Many different chat apps exist. This page will help you choose which one to use for your organisation. Also make sure to check out our guide on how to use chat apps for campaigning.
TL;DR: We recommend activists to use Signal. It is the most privacy-friendly chat app that is easy to use as well.
We only share tools we really like. We are not being paid to recommend them. Feel free to add the tools that you use and tell us why you like them in the comments!
The applications will be compared looking at our five evaluation criteria:
- Popularity: The more popular the app, the easier it is for new people to join your group chats.
- Functionality: The larger your organisation becomes, the more likely you will want to be using an app that is specifically designed for large group communication.
- Security and privacy: We recommend activists to use privacy-friendly apps.
- Price and revenue model: Most chat apps are free, sometimes at the cost of your privacy. Solutions for larger movements often cost money.
Comparing chat apps
We have reviewed the chat apps below. If you would like another app to be reviewed, let us know in the comment section. They are sorted by popularity.
The chat apps below are best suited for small to medium sized groups. It is also possible to use these chat apps for larger movements, but it will become harder to keep an overview. Most chat apps have a maximum number of members for group chats. As your movement grows, you might want to look at the section below about communication tools for larger organisations.
- WhatsApp (most users): This app is very popular and simple to use. While it is owned by Facebook and some improvements are possible, WhatsApp provides quite decent security and privacy compared to the alternatives. If you need more privacy, go for Signal. WhatsApp is blocked in China.
- Facebook Messenger: This app is popular in many parts of the world. It is owned by Facebook and does not provide proper security and privacy features. If it is possible to convince your fellow activists to use a different app, consider switching to a more privacy friendly alternative such as WhatsApp or Signal.
- WeChat: This is a very popular app in China with many features. Content is actively being monitored and censored by the Chinese government.
- Tencent QQ: Similar to WeChat in that it is popular in China, has many features and is also monitored and censored.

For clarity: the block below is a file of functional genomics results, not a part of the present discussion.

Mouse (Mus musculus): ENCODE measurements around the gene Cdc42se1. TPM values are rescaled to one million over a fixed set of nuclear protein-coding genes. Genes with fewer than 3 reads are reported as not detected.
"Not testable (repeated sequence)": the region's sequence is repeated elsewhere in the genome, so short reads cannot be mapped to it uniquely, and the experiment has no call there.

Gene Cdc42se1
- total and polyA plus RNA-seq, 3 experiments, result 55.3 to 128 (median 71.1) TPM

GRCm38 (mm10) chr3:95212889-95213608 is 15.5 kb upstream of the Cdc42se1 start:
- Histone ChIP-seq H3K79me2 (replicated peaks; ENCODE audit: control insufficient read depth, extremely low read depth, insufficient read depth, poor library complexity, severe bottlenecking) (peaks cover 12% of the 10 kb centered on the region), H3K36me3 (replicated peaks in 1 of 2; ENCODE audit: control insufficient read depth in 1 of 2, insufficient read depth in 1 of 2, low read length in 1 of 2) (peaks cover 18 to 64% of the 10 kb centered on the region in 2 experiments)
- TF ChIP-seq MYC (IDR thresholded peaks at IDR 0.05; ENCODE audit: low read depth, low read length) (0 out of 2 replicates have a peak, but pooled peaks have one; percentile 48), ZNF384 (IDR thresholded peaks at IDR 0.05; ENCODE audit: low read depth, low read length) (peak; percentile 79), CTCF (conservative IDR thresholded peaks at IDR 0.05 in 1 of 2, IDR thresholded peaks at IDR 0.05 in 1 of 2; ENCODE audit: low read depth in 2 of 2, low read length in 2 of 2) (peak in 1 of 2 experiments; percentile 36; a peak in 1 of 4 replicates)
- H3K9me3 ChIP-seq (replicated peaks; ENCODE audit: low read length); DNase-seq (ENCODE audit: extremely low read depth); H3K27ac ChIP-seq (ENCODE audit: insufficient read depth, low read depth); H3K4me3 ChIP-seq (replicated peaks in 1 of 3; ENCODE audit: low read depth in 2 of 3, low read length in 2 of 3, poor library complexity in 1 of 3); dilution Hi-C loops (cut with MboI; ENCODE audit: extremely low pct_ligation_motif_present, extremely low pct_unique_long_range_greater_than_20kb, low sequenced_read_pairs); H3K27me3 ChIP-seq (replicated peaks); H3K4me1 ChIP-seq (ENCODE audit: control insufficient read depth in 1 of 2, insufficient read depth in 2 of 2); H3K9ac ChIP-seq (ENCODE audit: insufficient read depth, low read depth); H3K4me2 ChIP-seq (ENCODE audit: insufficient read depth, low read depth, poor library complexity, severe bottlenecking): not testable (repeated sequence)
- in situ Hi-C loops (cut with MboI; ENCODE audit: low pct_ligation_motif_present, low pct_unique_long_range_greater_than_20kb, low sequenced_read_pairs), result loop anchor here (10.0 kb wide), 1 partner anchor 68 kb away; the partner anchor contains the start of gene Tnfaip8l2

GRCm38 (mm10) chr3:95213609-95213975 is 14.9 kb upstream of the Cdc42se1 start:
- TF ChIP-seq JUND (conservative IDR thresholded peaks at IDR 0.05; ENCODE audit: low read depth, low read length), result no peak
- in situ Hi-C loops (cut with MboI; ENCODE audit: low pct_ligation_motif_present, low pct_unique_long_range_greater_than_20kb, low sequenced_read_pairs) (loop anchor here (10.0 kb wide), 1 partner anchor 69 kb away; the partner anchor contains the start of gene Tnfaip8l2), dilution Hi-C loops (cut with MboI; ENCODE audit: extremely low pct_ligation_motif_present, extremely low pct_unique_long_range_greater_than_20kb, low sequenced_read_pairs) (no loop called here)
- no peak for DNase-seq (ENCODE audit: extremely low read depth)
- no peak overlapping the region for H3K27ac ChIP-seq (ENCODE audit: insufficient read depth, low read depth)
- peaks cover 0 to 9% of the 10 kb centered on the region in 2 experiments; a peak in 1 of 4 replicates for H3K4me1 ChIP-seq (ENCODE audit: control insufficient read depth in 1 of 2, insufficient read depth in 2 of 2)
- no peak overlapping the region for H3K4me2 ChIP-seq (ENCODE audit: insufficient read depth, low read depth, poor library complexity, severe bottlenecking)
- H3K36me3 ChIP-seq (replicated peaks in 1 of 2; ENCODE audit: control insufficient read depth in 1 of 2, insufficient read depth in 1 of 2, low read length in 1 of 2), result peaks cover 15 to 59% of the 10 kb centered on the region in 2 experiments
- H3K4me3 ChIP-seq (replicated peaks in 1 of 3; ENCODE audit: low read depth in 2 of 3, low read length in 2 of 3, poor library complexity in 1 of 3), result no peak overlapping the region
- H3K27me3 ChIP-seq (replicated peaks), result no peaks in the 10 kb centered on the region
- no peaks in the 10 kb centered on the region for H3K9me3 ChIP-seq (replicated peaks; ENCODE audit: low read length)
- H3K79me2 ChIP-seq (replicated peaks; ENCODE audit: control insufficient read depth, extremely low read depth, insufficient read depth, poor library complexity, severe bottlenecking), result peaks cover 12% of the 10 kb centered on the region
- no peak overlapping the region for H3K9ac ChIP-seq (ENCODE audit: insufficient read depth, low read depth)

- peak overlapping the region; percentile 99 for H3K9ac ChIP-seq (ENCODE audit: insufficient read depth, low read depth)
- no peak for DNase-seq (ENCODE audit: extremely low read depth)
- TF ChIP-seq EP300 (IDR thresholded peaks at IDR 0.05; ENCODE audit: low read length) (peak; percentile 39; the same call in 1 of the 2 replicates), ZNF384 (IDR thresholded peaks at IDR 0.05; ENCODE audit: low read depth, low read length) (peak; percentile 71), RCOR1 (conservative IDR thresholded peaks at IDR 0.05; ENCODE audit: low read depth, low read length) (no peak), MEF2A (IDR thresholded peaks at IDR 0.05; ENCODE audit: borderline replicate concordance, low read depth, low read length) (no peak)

- Telegram (best for functionality): This app is popular in some activist groups, because it provides quite a bit of functionality for medium sized groups without becoming too complex. However, this app does not use end-to-end encryption in group chats, and in private chats only if you specifically turn it on. Consider alternatives if you need more privacy and security.
- Signal (best for security & privacy): This app is not the most popular, but if you need privacy and security, Signal is definitely the way to go. Signal is remarkably easy to use, open source and trusted by security experts.
- iMessage: iMessage only works on iPhone, so for many activist movements it is unsuitable. The app does quite well on privacy and security aspects, but is not open source.
Solutions for large groups
Once your movement becomes larger and harder to organise, you will likely start creating working groups that are responsible for managing one aspect of your organisation. For example, in your climate movement, you might want to have one group working on social media, one for organising protests and another one working on reaching out to climate scientists.
The tools below use channels to categorise the different groups of your organisation. It is possible for individuals to join the various channels that they are interested in. You can also join a channel, but mute it so that you do not get overwhelmed with notifications. For coordinators, having all these channels in one app helps them to keep an overview of what is happening. In addition, these tools offer various integrations with other apps such as Google Drive, social media, your calendar and email.
The apps below are developed specifically for larger organisations and thus have extensive functionality to help you communicate as efficiently as possible. However, having such extensive functionality also means that members of your movement will have to learn how to use these tools. People will have to download a new app and they will have to become accustomed to checking it regularly for updates. All of this might make it harder for new activists to join your movement. As your organisation grows, you will have to find a balance between accessibility and efficiency. You might want to consider using a combination of both simple chat apps for newcomers, and dedicated communication tools for activists that are already more involved with your movement.
How to contribute
This article can be improved by addding a section on:
- accessibility of chat tools for people with disabilities: Access for people with disabilities is not necessarily the most important aspect in chat tools, rather the chatapps' possibilities to integrate with apps, plug-ins or features that allow for people with, for example, visual and hearing impairments to use them.
- Communicating with others by EFF (2020)
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